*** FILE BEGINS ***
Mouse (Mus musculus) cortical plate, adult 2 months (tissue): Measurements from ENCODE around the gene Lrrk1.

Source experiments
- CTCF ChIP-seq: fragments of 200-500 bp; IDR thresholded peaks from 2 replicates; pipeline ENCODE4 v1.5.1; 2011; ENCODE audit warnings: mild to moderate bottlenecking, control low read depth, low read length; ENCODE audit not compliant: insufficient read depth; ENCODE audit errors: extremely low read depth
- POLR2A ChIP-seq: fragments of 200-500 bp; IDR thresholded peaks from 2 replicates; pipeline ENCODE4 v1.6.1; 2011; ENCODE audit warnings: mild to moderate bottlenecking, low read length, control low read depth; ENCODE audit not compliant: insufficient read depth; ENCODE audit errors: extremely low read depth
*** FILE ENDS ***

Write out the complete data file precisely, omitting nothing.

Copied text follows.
Mouse (Mus musculus) cortical plate, adult 2 months (tissue): Measurements from ENCODE around the gene Lrrk1.

Source experiments
- CTCF ChIP-seq: fragments of 200-500 bp; IDR thresholded peaks from 2 replicates; pipeline ENCODE4 v1.5.1; 2011; ENCODE audit warnings: mild to moderate bottlenecking, control low read depth, low read length; ENCODE audit not compliant: insufficient read depth; ENCODE audit errors: extremely low read depth
- POLR2A ChIP-seq: fragments of 200-500 bp; IDR thresholded peaks from 2 replicates; pipeline ENCODE4 v1.6.1; 2011; ENCODE audit warnings: mild to moderate bottlenecking, low read length, control low read depth; ENCODE audit not compliant: insufficient read depth; ENCODE audit errors: extremely low read depth